When clients ignore their strengths

A friend from our free meetups and exchanges (link to register below) was telling us a story that all coaches can relate to. She was coaching a young woman who for the life of her did not want to admit that she has done anything well. The client had an impressive CV, multiple languages, multiple post-graduate certification, a highly sought-after profile. She was looking to find a new job and was engaging in coaching to prepare for job interviews.

When our friend asked her what her strengths are, she went silent. “Nothing much”, she said. And when asked what her friends and family would say her strengths are, she replied: “I throw nice parties.” Whatever coaching move our friend tried — the client would or could not talk about things that she does well.

Now, what to do? Here are some coaching moves that might be helpful:

Describe first

It is much easier to describe and tell a story than to interpret and talk about a general “strength”. So start by asking questions like:

  • What is a moment in your work life that you are a proud of?
  • When did you feel happy and fulfilled at work? (probably even easer than “proud”)
  • What did you do that contributed to that?
  • Was there a time where things could have gone wrong but did not?

Describing moments of joy, motivation and fulfillment at work is socially acceptable, fun and uplifting.

Invite to talk about team success

When talking about these moments, you can inquire about the team that made it possible:

  • Who contributed to the joy, the success, the motivation?
  • What did they do?
  • How did you respond?

Invite to talk about details

Invite the client to talk about the details of the story.

  • When your team was successful and joyful, what did everyone do?
  • What did you do?

Invite to talk about contributions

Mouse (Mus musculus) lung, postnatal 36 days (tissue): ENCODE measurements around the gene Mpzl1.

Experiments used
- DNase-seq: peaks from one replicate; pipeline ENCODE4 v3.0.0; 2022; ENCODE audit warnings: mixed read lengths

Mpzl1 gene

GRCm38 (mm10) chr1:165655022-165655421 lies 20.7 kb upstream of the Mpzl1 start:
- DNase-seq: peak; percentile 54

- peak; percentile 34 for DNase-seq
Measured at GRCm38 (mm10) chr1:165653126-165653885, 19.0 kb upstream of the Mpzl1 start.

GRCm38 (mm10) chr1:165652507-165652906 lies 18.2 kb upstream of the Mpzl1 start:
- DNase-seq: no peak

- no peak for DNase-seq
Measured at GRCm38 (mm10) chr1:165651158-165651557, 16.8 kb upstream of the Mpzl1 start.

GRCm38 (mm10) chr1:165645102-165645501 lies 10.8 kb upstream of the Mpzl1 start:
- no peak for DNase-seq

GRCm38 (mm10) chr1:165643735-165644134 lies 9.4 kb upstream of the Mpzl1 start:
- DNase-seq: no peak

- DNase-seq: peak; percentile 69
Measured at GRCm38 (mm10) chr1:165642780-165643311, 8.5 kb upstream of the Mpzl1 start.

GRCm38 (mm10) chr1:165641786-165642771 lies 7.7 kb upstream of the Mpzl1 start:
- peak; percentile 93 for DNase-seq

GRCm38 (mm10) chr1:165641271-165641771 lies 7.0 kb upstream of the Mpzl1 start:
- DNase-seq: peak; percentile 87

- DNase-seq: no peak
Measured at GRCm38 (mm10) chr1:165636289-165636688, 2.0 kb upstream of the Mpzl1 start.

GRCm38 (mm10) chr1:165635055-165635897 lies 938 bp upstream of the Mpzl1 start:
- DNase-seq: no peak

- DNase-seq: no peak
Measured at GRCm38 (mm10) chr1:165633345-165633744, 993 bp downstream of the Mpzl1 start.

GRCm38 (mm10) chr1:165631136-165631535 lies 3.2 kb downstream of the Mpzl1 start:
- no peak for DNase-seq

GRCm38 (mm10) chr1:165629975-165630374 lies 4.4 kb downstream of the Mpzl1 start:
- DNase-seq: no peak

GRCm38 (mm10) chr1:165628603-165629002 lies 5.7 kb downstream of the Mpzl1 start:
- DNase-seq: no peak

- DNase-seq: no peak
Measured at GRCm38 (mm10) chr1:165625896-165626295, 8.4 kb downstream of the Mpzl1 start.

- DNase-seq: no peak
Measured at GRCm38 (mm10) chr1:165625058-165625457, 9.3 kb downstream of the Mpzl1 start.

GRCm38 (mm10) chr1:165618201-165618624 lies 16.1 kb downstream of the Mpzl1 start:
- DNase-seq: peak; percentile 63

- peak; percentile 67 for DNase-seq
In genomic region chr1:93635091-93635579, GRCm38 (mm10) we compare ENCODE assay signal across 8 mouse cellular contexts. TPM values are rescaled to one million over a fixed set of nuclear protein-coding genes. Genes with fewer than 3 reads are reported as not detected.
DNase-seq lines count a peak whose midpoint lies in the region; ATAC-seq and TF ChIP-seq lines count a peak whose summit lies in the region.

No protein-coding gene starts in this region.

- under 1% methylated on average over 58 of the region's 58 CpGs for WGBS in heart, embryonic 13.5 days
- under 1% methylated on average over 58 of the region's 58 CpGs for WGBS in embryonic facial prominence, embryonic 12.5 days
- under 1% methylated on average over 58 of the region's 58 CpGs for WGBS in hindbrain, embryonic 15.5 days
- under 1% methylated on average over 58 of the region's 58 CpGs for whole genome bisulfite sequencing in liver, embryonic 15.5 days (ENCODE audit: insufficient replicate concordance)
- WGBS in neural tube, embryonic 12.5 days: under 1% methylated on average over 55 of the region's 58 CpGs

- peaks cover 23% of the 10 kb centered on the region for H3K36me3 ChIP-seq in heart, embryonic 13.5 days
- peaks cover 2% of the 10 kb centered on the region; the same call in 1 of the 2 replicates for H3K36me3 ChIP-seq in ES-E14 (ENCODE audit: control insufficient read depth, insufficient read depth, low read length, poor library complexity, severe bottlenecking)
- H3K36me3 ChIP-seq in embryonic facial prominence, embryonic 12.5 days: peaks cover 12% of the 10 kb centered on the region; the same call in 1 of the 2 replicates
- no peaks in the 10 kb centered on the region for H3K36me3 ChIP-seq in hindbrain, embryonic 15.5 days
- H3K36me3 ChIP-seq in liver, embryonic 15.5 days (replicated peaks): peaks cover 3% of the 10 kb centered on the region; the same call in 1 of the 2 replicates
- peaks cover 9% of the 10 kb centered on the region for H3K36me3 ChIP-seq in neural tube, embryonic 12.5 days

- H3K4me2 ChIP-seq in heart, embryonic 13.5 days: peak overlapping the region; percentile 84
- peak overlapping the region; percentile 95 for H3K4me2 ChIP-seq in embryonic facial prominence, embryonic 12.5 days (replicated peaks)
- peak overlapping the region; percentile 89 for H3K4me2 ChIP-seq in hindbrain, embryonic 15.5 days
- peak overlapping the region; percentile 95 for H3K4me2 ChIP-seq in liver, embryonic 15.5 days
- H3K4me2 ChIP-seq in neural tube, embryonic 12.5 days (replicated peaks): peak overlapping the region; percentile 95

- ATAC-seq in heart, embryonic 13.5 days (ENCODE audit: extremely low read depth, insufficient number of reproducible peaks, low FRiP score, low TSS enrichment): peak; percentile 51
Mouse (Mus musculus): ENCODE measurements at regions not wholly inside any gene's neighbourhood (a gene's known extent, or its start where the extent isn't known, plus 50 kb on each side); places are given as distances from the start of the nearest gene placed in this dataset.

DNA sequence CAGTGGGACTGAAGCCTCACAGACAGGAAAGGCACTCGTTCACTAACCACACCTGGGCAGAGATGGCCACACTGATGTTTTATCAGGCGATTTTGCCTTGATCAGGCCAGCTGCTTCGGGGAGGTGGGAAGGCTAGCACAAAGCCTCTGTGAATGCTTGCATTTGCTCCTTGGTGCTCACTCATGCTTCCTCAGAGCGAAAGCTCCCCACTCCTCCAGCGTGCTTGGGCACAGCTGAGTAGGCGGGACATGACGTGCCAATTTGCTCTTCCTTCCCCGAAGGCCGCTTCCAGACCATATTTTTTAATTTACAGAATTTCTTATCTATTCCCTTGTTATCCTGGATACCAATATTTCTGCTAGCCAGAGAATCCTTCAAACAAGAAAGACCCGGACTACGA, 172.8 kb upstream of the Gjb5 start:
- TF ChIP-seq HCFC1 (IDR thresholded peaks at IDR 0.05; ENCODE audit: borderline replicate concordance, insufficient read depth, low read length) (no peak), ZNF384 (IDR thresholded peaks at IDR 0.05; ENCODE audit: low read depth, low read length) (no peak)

When the joyful, motivated, successful situation has been described, there might be a feeling of joy and maybe even a bit of pride in the air. Now it might be easier to talk about the client’s contribution:

  • What did you contribute to the success?
  • If you had wanted to mess this up, what would you have needed to do?
  • Oh, you did not?
  • What did you do instead?

Invite to talk about learnings

A skill or a strengths are usually learned or developed over time. In order to become aware of one’s strengths talking about how they were developed is an interesting exploration:

  • Where did you learn to do that (the contribution)?
  • Who taught you?
  • Who is the person who might be least surprised that you were able to learn this?

Ask for a perspective change

You can probably leave it at “learnings” because clients can draw their own conclusions when they describe what they did. If you are preparing someone for a job interview, it might be helpful to gather language that the client might use in the interview:

  • What would your team say about you?
  • What would the person who is not surprised that you learned this say about you?

I hope these ideas are helpful — do come to our free meetups and exchanges to share your ideas and discuss these and other cases with your colleagues.

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